Wednesday, April 10, 2013
THEATER: The Boiler Room Theatre (April Issue)
My first experience at The Boiler Room Theatre (BRT) was about a year and half ago, when I went to see “The Rocky Horror Picture Show.” I know it’s not a show for everyone, including my husband, but I’m not ashamed to admit that I love it. And, after seeing it at BRT, I love it even more. Geoff Davin, as Dr. Frank-N-Furter, was incredible. I’m hoping to share more about him in a future story, but I digress…
Sondra Morton, the Operations Manager of BRT, recently gave me a tour of the theatre and told me of all things that make it so unique. The BRT is a professional theatre with paid actors, many of which have had previous careers in New York City. Brothers, Jamey and Corbin Green, wanting to provide cutting edge theatre in Williamson County, started the BRT thirteen years ago. All that are involved in the theatre do it because of their passion for the art, not for ticket sales. There are seven to eight main shows a year, and the theatre hosts up to nine additional shows, as well. The Act Too Players provides some of these additional shows. Act Too Players is owned by Sondra and is a Performing Arts School at the Factory, which produces six fully staged productions each semester.
This month, from April 19th-May 4th, the BRT is presenting the musical “Floyd Collins.” Sondra put me in touch with Jamey Green because this show is really “his baby.” Jamey says that the musical has long been an obsession for him and the director, Laura Skaug. As explained by Jamey, it is a true story about an entrepreneur in the cave region of Western Kentucky by the name of Floyd Collins, who is being played by the aforementioned Geoff Davin. The way men became quickly rich and famous (or so was the rumor), was to discover a cave, claim it and charge people to tour it. The GREAT SAND CAVE was Floyd's discovery and was, he was sure, the way to completely change his and his family's fortune. There is no spoiler alert needed with the following: he was trapped in the cave. What followed was one of the first of what we call a "media circus." All of this began in February of 1925. So historically, the story itself is quite significant and it's a LOCAL story, occurring less than 100 miles from Nashville.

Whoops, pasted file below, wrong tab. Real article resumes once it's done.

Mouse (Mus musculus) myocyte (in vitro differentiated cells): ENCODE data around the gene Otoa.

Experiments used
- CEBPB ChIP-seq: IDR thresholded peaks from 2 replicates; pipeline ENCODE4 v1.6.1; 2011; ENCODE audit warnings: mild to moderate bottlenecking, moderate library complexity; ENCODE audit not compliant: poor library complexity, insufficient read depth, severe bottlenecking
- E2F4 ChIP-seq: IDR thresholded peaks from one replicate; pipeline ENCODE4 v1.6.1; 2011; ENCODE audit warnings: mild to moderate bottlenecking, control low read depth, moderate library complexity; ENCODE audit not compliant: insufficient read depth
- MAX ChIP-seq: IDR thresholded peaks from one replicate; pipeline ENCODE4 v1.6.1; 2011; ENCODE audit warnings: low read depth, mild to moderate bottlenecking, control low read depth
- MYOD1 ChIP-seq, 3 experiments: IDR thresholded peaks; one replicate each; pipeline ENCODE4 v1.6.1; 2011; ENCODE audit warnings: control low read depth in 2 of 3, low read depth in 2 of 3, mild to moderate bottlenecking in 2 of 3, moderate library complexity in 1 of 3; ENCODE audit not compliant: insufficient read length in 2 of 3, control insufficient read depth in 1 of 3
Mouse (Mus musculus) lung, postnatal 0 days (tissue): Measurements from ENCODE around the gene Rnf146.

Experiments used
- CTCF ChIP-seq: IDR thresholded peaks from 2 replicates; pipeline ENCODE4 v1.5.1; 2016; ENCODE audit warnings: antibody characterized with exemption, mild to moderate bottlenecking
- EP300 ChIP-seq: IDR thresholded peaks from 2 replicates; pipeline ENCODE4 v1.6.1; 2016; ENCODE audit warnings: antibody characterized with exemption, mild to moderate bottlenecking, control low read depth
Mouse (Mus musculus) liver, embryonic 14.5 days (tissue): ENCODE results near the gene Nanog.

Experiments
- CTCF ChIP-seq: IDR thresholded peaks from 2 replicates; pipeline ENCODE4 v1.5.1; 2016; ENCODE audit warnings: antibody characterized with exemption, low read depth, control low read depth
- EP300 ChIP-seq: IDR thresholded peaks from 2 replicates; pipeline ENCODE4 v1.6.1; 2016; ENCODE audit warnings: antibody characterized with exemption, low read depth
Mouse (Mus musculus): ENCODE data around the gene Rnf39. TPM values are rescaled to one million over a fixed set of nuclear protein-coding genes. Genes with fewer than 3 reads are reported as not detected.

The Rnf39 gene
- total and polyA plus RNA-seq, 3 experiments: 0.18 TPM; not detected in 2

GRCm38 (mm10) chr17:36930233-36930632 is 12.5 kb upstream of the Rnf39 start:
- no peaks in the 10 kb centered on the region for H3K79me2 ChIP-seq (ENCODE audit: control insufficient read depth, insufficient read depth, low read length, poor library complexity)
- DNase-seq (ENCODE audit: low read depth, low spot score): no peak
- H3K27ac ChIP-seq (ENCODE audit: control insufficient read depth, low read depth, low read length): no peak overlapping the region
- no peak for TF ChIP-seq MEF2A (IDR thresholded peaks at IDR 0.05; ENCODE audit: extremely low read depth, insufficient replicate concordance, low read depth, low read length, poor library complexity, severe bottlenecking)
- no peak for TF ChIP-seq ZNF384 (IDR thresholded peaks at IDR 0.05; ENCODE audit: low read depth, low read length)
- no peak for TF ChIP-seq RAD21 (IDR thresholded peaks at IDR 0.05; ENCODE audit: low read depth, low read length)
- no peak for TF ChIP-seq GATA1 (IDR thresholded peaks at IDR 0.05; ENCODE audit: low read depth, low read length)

Jamey also says that among the many things about this musical that strikes him is its boldness. To tell a story like this requires very clever writing and it succeeds in his opinion. Jamey exclaims, “What's amazing to me, is that a story, which could come across as utterly depressing, is given such a treatment here as to be alternately riveting, moving and yes, at times, even humorous. The score of this musical is one of the most brilliant ever written for an American musical. The way it weaves themes in and out to specify characters and situations is close to operatic! What's amazing in the score is the interplay of indigenous American musical styles such as bluegrass, country, folk and blues, with an almost classical, ‘legit’ framing. Quite simply, the score is uncompromising, alternately gorgeous, discordant (but oh so appropriate and powerful) and fun and bouncy. It's been a thrill for me in this rehearsal process to see some fantastic singer/actors being pushed to their limits by an unbelievably challenging score. This is indeed a rarely performed musical, the technical requirements - that is set, lighting, script, music are considerable. But I don't know any other musical like it. It is unique. There are many good reasons to see this this musical at BRT this April- I think the best however, would be that one isn't going to have many chances to experience it!” I love Jamey’s enthusiasm about this show. I’m dying to see it now! Aren’t you?
I really enjoyed my time with Sondra Morton learning more about The Boiler Room Theatre. It’s definitely another one to add to my list of treasures that we have in Williamson County. Sondra said, “It’s our own little New York right here in Williamson County. The talent pool here is crazy. This theater is very reminiscent of an Off Broadway house, but the Boiler Room isn’t the theater, it’s the people.”
The Boiler Room Theatre is located in The Factory at Franklin. For more information, go to www.boilerroomtheatre.com. For more information on Act Too Players, visit www.acttooplayers.com.